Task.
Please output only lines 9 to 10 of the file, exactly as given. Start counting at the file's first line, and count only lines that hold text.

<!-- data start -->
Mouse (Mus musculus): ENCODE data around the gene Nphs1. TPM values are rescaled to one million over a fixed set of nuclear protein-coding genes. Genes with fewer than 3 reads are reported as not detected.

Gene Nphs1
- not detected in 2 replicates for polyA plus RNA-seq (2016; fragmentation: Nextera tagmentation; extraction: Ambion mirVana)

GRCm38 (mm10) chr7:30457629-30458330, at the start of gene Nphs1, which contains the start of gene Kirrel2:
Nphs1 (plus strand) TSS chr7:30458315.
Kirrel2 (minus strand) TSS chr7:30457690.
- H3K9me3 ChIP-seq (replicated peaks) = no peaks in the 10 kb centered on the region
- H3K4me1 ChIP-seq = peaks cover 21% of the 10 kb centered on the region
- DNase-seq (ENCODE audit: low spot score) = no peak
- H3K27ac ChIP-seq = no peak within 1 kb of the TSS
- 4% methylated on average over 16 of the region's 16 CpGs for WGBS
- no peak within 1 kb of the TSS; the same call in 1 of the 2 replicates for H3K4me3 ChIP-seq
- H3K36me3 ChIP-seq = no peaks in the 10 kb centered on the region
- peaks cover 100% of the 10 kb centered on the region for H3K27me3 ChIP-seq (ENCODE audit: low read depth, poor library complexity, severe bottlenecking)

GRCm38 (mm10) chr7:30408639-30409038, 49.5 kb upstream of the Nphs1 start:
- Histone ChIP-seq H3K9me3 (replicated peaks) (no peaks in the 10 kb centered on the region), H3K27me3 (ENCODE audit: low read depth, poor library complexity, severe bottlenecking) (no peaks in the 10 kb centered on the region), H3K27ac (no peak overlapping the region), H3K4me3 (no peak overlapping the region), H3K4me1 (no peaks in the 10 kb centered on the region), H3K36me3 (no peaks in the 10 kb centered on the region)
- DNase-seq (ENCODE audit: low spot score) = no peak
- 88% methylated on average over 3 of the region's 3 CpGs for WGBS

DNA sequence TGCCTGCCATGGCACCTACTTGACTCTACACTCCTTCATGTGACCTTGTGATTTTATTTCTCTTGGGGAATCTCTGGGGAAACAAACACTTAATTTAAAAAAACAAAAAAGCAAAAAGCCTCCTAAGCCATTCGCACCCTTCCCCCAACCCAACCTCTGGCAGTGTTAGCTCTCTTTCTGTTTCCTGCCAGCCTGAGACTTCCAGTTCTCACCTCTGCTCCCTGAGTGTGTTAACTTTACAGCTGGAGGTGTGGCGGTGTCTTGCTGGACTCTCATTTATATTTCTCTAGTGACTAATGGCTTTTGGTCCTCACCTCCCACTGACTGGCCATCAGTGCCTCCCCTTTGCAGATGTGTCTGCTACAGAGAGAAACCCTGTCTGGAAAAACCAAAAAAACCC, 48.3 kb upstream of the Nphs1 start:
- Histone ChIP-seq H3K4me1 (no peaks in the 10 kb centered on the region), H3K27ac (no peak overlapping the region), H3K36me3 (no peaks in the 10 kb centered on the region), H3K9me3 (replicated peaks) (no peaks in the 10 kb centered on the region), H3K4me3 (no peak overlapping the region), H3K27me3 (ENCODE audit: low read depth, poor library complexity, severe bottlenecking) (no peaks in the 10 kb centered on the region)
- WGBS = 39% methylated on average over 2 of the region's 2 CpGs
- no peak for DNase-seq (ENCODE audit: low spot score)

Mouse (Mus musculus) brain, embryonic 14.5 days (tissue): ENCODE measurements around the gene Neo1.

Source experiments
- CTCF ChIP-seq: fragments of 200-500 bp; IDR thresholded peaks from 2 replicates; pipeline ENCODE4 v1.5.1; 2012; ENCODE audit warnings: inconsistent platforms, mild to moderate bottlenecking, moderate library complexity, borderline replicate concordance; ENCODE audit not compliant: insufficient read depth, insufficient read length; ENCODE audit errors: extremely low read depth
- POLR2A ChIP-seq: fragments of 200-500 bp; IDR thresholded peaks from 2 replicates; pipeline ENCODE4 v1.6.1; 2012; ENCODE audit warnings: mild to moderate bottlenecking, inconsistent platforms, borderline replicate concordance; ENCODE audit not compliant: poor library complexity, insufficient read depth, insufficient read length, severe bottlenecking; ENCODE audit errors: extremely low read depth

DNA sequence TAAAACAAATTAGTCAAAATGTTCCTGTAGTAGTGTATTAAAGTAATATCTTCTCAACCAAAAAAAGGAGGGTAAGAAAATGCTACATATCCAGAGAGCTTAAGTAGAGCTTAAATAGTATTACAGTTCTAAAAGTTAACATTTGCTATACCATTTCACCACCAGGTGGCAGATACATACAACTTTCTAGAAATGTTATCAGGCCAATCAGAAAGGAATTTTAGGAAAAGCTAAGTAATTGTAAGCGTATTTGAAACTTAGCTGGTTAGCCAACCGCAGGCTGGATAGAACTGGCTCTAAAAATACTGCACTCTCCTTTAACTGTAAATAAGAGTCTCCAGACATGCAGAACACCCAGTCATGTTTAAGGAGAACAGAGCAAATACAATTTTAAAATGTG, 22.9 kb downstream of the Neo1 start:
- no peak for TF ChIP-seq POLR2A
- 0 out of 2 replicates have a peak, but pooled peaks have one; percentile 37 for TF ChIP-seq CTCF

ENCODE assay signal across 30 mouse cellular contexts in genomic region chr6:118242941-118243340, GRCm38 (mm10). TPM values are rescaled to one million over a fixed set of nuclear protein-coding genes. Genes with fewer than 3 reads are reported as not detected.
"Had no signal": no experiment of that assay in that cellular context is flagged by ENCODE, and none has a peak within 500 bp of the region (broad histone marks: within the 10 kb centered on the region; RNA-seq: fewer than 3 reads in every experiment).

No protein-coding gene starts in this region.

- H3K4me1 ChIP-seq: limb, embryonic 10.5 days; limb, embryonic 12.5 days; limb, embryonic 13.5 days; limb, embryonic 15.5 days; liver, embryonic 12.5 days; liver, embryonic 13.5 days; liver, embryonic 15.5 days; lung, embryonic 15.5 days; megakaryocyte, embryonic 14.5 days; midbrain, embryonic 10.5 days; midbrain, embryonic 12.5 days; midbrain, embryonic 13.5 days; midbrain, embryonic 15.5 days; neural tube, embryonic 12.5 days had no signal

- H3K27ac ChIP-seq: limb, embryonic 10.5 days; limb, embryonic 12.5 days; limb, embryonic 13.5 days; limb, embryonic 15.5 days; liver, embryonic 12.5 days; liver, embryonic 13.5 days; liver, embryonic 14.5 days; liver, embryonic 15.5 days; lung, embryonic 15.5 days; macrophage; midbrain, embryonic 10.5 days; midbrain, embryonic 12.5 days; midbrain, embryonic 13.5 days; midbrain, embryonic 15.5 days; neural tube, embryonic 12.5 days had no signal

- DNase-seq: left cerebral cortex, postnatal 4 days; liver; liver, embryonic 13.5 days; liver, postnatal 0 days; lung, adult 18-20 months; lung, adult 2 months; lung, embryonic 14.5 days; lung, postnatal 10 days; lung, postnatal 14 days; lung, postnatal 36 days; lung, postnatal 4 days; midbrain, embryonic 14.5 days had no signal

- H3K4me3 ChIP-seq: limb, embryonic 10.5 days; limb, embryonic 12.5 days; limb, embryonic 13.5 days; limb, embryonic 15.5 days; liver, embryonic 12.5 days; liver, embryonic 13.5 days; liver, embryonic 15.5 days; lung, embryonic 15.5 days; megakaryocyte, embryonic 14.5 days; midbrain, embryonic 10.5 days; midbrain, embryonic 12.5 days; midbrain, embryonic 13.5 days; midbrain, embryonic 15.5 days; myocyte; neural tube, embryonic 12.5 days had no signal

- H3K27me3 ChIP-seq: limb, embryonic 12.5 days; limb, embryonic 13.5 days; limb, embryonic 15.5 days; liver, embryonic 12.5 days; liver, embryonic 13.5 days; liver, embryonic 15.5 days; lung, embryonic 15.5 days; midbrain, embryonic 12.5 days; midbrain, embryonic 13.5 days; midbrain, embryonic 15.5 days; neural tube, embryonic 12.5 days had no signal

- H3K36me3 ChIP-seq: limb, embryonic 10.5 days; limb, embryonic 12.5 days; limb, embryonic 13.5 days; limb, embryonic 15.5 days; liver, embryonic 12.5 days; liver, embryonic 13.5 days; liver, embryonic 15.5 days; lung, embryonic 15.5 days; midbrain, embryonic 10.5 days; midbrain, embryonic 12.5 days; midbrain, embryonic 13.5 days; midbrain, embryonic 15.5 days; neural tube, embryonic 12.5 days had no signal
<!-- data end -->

- DNase-seq (ENCODE audit: low spot score) = no peak
- H3K27ac ChIP-seq = no peak within 1 kb of the TSS